Renewable Energy Technology Incentives in Wyoming
With nearly 90% of its energy coming from coal, there’s no wonder that Wyoming is not considered one of the leading states when it comes to renewables. Having the third lowest price for electricity has also tempered uptake of technologies such as solar and wind. Despite this dependence, 11% of the state’s energy does come from renewable sources, primarily wind, though there is not much in the way of incentives currently available.
Wind power increased dramatically over the seven years from 2003 but seemed to grind to a halt from 2010 onwards with analysts citing transmission problems as the primary cause. The first wind farm ever built in the state, back in 1999, is at Foot Creek Rim and has a capacity of 85 MW. There’s no doubt with all the wind resources available Wyoming could produce much more of its electricity from this source.
If wind power has stalled in the state, then solar PV is currently almost non-existent with just a paltry 1.5 MW of capacity installed, of which about half is residential. There are currently only 11 solar companies in Wyoming employing fewer than 200 workers so the prospects for the immediate future are not particularly good. It’s all the more surprising when you consider that the return on investment is creditable, though the low electricity prices in the state could be a major contributory factor on uptake.
Solar PV Incentives in Wyoming
Another reason why solar PV hasn’t taken off in the state of Wyoming is that there are few incentives available apart from the obvious federal ones. Installers can benefit from the Federal Tax Rebate and there is net metering in place but that is about all.
Solar PV Case Study in Wyoming
Wyoming is a cash purchase state so there is no leasing available. You should expect to pay in the region of $20,000 for a 5 kW array and get an immediate boost with the 30% Federal Tax Rebate. With lower electricity bills you can expect to pay off any investment within 15 years, earning a profit over the 25 years of the array of about $15,000. You can also expect the sale value of your property to rise by $14,000.
Solar Thermal Incentives in Wyoming
Solar thermal is an economical and easy to maintain way of providing hot water for a property and is becoming ever more popular across the US. There is more support for this kind of technology with local utility companies providing incentives such as the Questar Gas Residential Energy Efficiency Rebate Programs.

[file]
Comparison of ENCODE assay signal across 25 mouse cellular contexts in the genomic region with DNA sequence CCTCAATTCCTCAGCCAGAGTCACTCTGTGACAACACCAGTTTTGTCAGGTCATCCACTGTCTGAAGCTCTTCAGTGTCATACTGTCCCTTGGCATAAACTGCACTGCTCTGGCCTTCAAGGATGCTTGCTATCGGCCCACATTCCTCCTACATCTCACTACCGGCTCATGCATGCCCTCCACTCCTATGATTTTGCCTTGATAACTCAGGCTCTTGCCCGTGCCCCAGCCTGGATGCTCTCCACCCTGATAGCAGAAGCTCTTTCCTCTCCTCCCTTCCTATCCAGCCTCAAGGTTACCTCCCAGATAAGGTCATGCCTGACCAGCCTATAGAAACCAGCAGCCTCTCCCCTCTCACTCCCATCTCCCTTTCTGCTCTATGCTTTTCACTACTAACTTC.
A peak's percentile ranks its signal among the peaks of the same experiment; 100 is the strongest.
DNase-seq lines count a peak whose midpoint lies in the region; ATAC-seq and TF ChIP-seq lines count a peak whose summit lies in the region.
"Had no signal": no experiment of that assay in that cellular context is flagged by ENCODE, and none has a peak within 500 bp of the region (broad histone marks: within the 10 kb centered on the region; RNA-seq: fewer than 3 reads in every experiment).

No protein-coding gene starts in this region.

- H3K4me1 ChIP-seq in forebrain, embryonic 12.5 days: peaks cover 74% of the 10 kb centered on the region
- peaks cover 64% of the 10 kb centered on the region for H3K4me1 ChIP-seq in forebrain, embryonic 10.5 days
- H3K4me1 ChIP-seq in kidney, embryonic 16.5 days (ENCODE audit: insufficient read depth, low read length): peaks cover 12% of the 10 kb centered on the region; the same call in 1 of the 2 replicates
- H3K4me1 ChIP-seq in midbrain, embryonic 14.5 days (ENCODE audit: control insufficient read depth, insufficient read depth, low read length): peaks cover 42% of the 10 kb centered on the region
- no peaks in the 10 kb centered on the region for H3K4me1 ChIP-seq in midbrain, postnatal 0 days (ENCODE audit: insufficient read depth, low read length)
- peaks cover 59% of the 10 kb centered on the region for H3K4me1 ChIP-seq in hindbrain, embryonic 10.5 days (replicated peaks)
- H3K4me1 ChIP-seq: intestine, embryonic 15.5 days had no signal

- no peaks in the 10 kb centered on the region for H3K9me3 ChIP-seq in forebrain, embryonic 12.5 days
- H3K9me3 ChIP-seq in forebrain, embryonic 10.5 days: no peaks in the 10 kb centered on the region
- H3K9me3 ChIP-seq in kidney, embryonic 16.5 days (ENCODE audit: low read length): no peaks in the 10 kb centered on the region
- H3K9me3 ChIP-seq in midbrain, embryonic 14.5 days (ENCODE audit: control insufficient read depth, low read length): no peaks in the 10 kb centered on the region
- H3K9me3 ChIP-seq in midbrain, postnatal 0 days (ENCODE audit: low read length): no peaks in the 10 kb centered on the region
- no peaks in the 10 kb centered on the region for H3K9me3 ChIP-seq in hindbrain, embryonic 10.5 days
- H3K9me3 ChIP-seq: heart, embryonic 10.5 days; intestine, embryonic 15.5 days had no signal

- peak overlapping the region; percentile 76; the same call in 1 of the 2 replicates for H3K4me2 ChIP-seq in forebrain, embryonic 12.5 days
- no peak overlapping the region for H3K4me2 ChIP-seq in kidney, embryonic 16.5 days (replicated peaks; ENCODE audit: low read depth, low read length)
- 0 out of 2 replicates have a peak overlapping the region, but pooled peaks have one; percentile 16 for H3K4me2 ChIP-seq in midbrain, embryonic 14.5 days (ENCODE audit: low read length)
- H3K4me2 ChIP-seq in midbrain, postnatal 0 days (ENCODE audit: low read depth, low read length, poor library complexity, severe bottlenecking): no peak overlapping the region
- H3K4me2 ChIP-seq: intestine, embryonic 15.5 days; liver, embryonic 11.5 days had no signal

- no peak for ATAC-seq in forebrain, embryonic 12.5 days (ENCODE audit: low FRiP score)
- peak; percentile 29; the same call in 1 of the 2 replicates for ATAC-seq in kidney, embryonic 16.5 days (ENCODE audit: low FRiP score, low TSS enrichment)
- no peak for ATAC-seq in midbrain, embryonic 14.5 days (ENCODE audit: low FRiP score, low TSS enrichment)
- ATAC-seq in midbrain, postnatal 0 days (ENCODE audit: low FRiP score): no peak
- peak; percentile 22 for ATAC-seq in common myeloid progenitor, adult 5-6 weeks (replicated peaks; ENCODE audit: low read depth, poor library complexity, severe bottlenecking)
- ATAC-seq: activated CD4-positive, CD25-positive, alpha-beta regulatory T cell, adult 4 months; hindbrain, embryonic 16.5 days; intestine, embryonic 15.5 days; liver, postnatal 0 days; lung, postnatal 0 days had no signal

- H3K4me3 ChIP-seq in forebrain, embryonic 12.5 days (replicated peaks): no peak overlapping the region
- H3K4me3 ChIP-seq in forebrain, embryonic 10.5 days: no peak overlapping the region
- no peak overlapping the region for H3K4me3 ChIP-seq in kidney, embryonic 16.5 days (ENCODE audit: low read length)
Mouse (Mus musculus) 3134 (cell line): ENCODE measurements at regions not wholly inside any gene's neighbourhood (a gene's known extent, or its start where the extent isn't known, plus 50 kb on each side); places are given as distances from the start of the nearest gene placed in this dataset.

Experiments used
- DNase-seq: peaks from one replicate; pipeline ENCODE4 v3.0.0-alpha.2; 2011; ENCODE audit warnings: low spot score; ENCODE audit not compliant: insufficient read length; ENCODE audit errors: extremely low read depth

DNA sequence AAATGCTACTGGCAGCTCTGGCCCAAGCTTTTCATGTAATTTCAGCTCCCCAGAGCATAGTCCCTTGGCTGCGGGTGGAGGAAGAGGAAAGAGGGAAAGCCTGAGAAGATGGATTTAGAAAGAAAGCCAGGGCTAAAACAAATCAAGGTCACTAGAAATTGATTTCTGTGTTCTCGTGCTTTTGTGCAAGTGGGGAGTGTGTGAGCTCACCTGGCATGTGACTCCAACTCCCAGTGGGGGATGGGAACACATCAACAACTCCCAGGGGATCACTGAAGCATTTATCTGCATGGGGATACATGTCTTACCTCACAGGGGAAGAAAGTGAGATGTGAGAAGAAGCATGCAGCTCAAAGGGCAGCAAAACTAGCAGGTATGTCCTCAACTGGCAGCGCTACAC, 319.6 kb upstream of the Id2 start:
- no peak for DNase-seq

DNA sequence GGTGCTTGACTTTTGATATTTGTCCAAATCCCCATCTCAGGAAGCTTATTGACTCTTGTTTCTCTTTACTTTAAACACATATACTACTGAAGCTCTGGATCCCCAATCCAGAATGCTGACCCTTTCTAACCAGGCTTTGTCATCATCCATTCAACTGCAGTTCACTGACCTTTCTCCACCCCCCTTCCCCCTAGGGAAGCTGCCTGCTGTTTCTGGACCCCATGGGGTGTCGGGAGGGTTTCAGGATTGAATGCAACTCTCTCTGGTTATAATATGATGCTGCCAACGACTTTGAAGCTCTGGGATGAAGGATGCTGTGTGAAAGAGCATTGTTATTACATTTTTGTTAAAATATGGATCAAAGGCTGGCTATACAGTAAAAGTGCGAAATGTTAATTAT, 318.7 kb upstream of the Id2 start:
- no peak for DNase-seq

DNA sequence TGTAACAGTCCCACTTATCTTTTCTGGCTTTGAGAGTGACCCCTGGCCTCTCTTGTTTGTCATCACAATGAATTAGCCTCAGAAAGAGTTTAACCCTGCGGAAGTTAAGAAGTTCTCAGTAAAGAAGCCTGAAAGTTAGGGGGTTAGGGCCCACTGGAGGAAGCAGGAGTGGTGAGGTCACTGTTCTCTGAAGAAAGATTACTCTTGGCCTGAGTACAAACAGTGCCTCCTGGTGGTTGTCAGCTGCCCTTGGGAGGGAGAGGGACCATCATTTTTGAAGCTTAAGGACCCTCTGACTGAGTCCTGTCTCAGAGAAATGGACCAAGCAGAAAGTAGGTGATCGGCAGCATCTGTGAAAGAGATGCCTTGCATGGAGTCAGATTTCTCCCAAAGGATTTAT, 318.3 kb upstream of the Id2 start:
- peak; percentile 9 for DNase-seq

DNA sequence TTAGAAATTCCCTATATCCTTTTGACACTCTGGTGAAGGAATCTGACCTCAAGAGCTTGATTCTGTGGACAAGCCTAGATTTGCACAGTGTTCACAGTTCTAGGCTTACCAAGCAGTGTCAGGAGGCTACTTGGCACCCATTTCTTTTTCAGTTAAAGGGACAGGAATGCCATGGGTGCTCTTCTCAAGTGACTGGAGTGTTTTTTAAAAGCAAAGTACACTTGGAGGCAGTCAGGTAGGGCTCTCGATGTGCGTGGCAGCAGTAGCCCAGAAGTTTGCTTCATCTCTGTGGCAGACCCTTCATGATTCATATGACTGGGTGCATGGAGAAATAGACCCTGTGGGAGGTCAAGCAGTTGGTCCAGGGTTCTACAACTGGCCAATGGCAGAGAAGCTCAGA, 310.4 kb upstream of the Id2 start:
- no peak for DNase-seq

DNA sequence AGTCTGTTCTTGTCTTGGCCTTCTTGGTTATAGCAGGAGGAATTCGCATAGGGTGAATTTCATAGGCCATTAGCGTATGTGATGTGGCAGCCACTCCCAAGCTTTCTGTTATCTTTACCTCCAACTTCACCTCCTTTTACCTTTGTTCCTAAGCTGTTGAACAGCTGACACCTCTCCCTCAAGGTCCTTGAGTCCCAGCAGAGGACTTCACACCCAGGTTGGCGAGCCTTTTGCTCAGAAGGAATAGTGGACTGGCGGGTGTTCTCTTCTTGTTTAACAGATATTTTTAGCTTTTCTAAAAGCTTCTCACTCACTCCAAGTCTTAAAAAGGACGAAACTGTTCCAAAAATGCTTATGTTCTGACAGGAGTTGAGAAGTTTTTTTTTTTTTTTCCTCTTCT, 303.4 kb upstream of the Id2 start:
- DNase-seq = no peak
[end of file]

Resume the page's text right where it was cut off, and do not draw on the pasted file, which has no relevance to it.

Small Hydro Incentives in Wyoming
There is plenty of opportunity and potential to further develop hydroelectric production in the state. There are two large scale plants currently operating which are the Buffalo Bill Dam and the Salt River Hydroelectric Power Plant. For remote communities and agricultural land there is also the potential for micro hydro which benefits from the Federal Tax Rebate and there is financing available from the USDA Rural Energy for America Program (REAP) Grants.
Geothermal Incentives in Wyoming
Technologies such ground source heat pumps are ideal for properties that have high levels of insulation, providing a constant heat. While expensive to install they do provide a good return on investment for the right locations and, as with other states, incentives are provided by local utility companies including the Carbon Power & Light Residential and Commercial Energy Efficiency Rebate Program.
Biomass Incentives in Wyoming
While there are no large scale biomass power production facilities in the state, there is great potential for developing these. On a smaller scale, wood chip burners and biomass boilers have long been used for heating homes and providing hot water and many companies and residential properties are switching to this more efficient type of energy production. Most of the incentives for developing this technology on a larger scale are provided by the federal government such as the USDA Biorefinery Assistance Program.
Wind Power Incentives in Wyoming
Wind power fares better than most renewable technologies in the state but even this has stalled in the last few years, mainly because of transmission problems. Installing a small wind turbine for local use benefits from the Federal Tax Rebate and for remote areas and farming communities it is a viable form of energy production. While the initial cost is quite high, the return on investment can be good if the right location is chosen.
Wyoming doesn’t have the high level of incentives that other states, particularly in the north of the US, provide to promote renewable technologies. Much is due to the low cost of electricity which means that residential and commercial customers are not as worried about rising prices as in other parts of the country. With such a large commitment to coal fired power plants and plenty of local resources, it’s difficult to see this situation changing anytime soon.
If you want to find out more about renewable technology incentives for Wyoming, visit the DSIRE web portal.